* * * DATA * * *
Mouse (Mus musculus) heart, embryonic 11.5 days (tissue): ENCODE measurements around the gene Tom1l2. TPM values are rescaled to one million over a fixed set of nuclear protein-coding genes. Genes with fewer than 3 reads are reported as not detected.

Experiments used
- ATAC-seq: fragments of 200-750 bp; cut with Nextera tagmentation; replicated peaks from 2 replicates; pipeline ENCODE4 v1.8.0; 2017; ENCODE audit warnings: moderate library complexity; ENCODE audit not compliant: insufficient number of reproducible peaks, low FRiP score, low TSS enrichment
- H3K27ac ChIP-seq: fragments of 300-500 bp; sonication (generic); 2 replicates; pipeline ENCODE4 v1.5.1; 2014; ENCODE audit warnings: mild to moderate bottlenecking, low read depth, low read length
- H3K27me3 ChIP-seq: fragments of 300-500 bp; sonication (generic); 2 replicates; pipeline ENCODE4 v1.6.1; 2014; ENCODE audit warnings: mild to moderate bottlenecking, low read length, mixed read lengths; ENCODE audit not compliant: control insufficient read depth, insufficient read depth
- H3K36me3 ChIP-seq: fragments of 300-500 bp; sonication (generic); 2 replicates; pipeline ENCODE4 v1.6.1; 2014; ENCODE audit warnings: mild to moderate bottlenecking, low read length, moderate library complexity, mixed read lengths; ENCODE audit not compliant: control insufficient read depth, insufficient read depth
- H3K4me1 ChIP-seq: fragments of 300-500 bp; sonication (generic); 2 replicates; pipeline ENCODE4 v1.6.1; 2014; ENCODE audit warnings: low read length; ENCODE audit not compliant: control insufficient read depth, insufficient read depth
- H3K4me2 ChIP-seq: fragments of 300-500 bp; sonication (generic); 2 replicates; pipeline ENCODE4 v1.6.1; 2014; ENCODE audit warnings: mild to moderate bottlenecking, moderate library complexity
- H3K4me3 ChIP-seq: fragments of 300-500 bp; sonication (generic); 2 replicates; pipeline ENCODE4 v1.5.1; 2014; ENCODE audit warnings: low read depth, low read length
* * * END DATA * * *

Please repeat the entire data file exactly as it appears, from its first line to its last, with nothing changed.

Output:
Mouse (Mus musculus) heart, embryonic 11.5 days (tissue): ENCODE measurements around the gene Tom1l2. TPM values are rescaled to one million over a fixed set of nuclear protein-coding genes. Genes with fewer than 3 reads are reported as not detected.

Experiments used
- ATAC-seq: fragments of 200-750 bp; cut with Nextera tagmentation; replicated peaks from 2 replicates; pipeline ENCODE4 v1.8.0; 2017; ENCODE audit warnings: moderate library complexity; ENCODE audit not compliant: insufficient number of reproducible peaks, low FRiP score, low TSS enrichment
- H3K27ac ChIP-seq: fragments of 300-500 bp; sonication (generic); 2 replicates; pipeline ENCODE4 v1.5.1; 2014; ENCODE audit warnings: mild to moderate bottlenecking, low read depth, low read length
- H3K27me3 ChIP-seq: fragments of 300-500 bp; sonication (generic); 2 replicates; pipeline ENCODE4 v1.6.1; 2014; ENCODE audit warnings: mild to moderate bottlenecking, low read length, mixed read lengths; ENCODE audit not compliant: control insufficient read depth, insufficient read depth
- H3K36me3 ChIP-seq: fragments of 300-500 bp; sonication (generic); 2 replicates; pipeline ENCODE4 v1.6.1; 2014; ENCODE audit warnings: mild to moderate bottlenecking, low read length, moderate library complexity, mixed read lengths; ENCODE audit not compliant: control insufficient read depth, insufficient read depth
- H3K4me1 ChIP-seq: fragments of 300-500 bp; sonication (generic); 2 replicates; pipeline ENCODE4 v1.6.1; 2014; ENCODE audit warnings: low read length; ENCODE audit not compliant: control insufficient read depth, insufficient read depth
- H3K4me2 ChIP-seq: fragments of 300-500 bp; sonication (generic); 2 replicates; pipeline ENCODE4 v1.6.1; 2014; ENCODE audit warnings: mild to moderate bottlenecking, moderate library complexity
- H3K4me3 ChIP-seq: fragments of 300-500 bp; sonication (generic); 2 replicates; pipeline ENCODE4 v1.5.1; 2014; ENCODE audit warnings: low read depth, low read length